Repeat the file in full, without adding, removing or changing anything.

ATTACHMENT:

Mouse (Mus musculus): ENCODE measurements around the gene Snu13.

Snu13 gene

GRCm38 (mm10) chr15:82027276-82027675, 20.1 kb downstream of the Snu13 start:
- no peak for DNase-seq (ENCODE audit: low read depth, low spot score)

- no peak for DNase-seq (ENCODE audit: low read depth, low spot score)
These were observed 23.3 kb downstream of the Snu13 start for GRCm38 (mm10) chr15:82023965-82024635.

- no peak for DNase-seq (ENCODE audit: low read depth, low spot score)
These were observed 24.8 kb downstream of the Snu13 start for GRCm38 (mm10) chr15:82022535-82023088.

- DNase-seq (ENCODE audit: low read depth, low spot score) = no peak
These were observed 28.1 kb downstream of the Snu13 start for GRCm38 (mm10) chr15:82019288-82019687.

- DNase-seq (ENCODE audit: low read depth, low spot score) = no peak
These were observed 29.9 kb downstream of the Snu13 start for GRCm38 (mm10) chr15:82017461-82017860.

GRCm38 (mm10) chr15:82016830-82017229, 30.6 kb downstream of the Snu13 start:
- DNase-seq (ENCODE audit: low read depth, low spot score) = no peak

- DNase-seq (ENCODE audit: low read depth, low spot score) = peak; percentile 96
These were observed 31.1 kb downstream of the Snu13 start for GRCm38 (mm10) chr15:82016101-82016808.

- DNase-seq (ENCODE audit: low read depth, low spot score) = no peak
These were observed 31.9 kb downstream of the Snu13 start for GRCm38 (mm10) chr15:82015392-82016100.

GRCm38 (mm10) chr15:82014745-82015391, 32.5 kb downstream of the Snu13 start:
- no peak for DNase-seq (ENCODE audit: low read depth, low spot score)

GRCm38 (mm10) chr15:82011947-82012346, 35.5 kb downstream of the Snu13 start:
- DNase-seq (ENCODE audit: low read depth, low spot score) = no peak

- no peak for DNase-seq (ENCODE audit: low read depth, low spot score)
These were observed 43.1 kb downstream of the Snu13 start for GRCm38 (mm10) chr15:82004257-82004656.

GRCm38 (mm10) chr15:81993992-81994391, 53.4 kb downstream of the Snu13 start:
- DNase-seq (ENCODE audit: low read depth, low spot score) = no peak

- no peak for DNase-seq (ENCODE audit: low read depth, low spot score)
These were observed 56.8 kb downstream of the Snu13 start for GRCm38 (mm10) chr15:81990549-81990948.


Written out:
Mouse (Mus musculus): ENCODE measurements around the gene Snu13.

Snu13 gene

GRCm38 (mm10) chr15:82027276-82027675, 20.1 kb downstream of the Snu13 start:
- no peak for DNase-seq (ENCODE audit: low read depth, low spot score)

- no peak for DNase-seq (ENCODE audit: low read depth, low spot score)
These were observed 23.3 kb downstream of the Snu13 start for GRCm38 (mm10) chr15:82023965-82024635.

- no peak for DNase-seq (ENCODE audit: low read depth, low spot score)
These were observed 24.8 kb downstream of the Snu13 start for GRCm38 (mm10) chr15:82022535-82023088.

- DNase-seq (ENCODE audit: low read depth, low spot score) = no peak
These were observed 28.1 kb downstream of the Snu13 start for GRCm38 (mm10) chr15:82019288-82019687.

- DNase-seq (ENCODE audit: low read depth, low spot score) = no peak
These were observed 29.9 kb downstream of the Snu13 start for GRCm38 (mm10) chr15:82017461-82017860.

GRCm38 (mm10) chr15:82016830-82017229, 30.6 kb downstream of the Snu13 start:
- DNase-seq (ENCODE audit: low read depth, low spot score) = no peak

- DNase-seq (ENCODE audit: low read depth, low spot score) = peak; percentile 96
These were observed 31.1 kb downstream of the Snu13 start for GRCm38 (mm10) chr15:82016101-82016808.

- DNase-seq (ENCODE audit: low read depth, low spot score) = no peak
These were observed 31.9 kb downstream of the Snu13 start for GRCm38 (mm10) chr15:82015392-82016100.

GRCm38 (mm10) chr15:82014745-82015391, 32.5 kb downstream of the Snu13 start:
- no peak for DNase-seq (ENCODE audit: low read depth, low spot score)

GRCm38 (mm10) chr15:82011947-82012346, 35.5 kb downstream of the Snu13 start:
- DNase-seq (ENCODE audit: low read depth, low spot score) = no peak

- no peak for DNase-seq (ENCODE audit: low read depth, low spot score)
These were observed 43.1 kb downstream of the Snu13 start for GRCm38 (mm10) chr15:82004257-82004656.

GRCm38 (mm10) chr15:81993992-81994391, 53.4 kb downstream of the Snu13 start:
- DNase-seq (ENCODE audit: low read depth, low spot score) = no peak

- no peak for DNase-seq (ENCODE audit: low read depth, low spot score)
These were observed 56.8 kb downstream of the Snu13 start for GRCm38 (mm10) chr15:81990549-81990948.